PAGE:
Cross-National Study on Phishing Resilience

Shakthidhar Reddy Gopavaram (Indiana University), Jayati Dev (Indiana University), Marthie Grobler (CSIRO’s Data61), DongInn Kim (Indiana University), Sanchari Das (University of Denver), L. Jean Camp (Indiana University)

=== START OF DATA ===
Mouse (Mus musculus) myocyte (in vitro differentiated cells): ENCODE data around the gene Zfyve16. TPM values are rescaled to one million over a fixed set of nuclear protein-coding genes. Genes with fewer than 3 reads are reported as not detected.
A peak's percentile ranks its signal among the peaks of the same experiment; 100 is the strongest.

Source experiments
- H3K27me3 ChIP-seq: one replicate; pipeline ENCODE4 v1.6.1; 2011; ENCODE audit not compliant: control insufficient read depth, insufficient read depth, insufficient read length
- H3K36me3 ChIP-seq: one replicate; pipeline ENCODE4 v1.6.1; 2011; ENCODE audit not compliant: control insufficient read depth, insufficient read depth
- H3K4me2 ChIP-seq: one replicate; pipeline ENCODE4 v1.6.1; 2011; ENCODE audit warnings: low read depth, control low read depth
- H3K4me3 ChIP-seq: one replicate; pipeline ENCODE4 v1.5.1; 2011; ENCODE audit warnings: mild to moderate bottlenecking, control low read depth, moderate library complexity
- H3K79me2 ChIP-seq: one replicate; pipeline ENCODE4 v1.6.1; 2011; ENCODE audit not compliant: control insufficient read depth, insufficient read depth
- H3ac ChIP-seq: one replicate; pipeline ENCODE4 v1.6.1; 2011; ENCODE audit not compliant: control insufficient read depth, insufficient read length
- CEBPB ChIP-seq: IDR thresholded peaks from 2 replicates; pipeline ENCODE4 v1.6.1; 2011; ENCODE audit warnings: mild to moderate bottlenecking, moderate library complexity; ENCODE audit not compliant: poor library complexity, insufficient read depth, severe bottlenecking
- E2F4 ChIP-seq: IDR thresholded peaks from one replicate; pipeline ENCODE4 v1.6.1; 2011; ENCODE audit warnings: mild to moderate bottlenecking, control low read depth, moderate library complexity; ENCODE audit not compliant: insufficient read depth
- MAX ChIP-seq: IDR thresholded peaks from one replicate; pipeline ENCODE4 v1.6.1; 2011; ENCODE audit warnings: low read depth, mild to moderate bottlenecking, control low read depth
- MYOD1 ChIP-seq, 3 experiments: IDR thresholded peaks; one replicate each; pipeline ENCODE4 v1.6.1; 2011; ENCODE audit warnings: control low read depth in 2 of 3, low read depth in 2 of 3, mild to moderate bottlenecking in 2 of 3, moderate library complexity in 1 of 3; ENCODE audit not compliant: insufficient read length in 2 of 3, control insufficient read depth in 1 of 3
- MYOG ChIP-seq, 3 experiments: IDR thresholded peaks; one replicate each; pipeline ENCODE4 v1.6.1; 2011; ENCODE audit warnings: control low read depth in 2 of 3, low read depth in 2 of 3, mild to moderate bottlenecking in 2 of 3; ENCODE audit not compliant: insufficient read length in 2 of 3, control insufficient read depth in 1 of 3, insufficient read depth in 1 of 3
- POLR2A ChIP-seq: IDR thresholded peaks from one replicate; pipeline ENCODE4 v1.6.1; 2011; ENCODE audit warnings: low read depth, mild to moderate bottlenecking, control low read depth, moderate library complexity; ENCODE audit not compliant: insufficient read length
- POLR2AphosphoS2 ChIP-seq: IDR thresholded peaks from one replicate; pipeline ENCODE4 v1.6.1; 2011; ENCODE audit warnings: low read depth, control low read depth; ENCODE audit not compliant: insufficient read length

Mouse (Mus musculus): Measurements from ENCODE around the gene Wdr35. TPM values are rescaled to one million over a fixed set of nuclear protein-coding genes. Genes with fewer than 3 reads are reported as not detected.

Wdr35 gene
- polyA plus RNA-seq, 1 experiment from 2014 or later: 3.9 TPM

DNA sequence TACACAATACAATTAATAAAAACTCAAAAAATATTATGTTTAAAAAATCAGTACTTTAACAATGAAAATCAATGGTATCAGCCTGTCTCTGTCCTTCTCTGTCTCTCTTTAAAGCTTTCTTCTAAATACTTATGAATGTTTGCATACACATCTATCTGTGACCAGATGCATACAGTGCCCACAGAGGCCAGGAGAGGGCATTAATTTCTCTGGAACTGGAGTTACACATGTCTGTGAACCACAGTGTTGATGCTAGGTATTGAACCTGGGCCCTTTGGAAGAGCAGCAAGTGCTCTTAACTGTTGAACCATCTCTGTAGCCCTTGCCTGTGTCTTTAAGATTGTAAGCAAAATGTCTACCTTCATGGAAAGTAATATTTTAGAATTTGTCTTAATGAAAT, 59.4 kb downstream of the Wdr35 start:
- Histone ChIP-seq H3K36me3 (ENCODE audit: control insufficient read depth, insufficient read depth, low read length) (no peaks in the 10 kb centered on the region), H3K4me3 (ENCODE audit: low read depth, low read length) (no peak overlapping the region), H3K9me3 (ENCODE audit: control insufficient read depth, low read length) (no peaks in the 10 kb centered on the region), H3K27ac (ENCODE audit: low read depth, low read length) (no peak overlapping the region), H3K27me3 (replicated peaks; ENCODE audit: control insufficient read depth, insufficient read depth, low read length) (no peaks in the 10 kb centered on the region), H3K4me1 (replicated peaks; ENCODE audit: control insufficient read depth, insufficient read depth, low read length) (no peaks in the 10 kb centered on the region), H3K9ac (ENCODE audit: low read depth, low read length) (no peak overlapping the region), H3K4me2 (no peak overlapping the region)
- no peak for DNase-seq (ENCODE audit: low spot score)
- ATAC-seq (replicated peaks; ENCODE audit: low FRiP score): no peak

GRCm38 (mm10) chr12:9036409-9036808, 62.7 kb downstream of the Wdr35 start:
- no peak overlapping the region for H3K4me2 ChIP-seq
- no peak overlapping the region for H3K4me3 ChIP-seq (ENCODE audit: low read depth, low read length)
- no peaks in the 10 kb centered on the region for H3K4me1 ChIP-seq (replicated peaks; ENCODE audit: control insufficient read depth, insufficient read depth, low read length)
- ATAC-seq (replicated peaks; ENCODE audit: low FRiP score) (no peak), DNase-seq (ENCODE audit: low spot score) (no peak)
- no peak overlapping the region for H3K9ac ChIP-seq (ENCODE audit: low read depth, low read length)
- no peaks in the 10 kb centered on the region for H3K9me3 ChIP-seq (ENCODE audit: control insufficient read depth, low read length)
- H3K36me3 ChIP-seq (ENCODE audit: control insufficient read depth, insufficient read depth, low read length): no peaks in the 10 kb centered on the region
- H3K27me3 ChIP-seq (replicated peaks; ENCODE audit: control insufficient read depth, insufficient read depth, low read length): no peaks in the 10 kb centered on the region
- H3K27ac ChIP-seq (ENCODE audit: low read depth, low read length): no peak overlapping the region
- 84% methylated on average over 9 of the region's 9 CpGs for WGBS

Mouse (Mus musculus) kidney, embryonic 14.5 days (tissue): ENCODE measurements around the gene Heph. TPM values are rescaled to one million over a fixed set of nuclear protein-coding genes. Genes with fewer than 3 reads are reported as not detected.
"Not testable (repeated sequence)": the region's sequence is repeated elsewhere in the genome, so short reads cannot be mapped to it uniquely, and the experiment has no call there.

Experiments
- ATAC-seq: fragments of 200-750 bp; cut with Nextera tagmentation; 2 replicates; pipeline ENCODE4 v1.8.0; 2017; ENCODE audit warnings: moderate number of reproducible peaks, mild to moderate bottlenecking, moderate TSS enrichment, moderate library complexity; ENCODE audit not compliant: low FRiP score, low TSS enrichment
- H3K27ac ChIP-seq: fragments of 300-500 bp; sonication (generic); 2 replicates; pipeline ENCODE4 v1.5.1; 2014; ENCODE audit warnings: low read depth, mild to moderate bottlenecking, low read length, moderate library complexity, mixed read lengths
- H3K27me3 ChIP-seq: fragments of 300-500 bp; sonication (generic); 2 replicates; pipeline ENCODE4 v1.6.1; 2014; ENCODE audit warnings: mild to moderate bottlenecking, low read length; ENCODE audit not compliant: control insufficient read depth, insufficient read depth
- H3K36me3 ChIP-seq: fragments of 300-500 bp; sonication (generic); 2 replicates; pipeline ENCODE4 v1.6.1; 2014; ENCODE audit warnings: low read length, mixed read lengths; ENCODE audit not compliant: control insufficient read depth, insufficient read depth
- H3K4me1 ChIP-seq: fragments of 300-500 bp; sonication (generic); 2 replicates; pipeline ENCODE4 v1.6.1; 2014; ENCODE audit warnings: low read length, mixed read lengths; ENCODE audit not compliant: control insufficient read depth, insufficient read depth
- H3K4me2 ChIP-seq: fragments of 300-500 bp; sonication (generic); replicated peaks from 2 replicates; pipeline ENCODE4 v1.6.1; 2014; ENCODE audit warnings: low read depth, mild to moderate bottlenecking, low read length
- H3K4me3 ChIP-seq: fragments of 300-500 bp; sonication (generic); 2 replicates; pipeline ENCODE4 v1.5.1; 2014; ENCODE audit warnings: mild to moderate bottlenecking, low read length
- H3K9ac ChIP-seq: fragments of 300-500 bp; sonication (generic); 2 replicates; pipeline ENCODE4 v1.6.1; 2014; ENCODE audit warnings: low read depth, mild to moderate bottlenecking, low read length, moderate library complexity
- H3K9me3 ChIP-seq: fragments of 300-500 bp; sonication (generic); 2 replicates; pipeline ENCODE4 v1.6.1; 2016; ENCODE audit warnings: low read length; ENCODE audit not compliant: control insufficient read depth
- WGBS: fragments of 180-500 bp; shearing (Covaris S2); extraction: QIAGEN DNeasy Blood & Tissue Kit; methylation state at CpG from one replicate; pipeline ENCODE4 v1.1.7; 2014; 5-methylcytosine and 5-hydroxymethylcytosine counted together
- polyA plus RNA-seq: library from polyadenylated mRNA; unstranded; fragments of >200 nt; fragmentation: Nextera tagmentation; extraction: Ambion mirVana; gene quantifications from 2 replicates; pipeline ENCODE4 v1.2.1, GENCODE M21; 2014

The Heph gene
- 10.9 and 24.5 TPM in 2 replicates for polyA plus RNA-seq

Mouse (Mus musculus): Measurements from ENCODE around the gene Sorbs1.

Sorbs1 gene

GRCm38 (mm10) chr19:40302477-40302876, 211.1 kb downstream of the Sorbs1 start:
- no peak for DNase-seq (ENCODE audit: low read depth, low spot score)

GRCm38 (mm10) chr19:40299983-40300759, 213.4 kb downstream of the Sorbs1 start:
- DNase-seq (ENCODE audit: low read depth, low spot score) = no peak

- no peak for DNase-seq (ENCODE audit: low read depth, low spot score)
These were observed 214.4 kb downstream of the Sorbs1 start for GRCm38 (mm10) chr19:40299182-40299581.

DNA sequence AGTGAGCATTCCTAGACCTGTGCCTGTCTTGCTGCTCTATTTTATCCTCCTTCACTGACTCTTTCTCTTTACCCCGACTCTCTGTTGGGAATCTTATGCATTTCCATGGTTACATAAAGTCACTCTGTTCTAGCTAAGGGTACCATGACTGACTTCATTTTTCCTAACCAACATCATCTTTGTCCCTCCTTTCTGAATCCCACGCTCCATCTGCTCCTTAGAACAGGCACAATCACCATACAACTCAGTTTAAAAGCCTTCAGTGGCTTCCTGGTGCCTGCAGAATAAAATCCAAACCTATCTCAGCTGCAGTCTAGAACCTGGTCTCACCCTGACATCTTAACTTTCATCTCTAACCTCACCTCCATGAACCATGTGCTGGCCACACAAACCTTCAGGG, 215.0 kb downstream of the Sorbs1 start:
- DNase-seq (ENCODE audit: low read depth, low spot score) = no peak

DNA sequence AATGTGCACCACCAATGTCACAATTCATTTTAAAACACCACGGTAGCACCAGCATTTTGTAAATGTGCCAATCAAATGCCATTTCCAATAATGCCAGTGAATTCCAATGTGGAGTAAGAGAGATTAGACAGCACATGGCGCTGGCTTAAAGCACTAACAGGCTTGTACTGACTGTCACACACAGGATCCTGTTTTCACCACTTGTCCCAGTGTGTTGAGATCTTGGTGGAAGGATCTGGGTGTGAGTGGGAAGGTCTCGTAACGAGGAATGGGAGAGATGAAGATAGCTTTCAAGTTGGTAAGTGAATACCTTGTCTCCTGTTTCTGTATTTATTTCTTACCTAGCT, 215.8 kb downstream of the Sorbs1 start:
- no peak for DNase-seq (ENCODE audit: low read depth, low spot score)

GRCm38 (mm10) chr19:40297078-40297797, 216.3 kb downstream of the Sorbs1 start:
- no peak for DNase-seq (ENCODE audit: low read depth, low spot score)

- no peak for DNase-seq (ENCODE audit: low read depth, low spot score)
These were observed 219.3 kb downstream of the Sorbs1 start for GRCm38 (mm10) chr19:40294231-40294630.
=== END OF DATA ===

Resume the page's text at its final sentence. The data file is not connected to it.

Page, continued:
Phishing is a ubiquitous global problem that is both the simple crime of theft of authenticating information and the first step in advanced persistent attack chains. Despite receiving worldwide attention and investments in targeted anti-phishing campaigns, a large proportion of people are still vulnerable to phishing. This is not only due to the evolution of phishing attacks, but also due to the diversity of those exposed to phishing attacks in terms of demographics, jurisdiction, and technical expertise. To explore phishing resilience, we conducted a cross-national study to identify demographic and other factors that might have an impact on phishing resilience across nations. Specifically, we recruited 250 participants from the United States, Australia, New Zealand, Canada, and the United Kingdom to observe their responses to phishing websites in a simulated environment. We identified how factors including demographics, knowledge, skills, website familiarity, and self-reported risk assessment behaviors relate to efficacy in phishing detection. While participants’ phishing knowledge, familiarity with the target website, and their reported use of the lock icon as a phishing indicator increases participants’ probability of correctly identifying a legitimate website, we found that these factors did not specifically make them more resilient to phishing attacks. Our results further show that computer expertise has a significant positive impact on phishing resilience and that increased age correlates with the probability of misconstruing a phishing site as legitimate. These findings were applicable across all five countries in our study.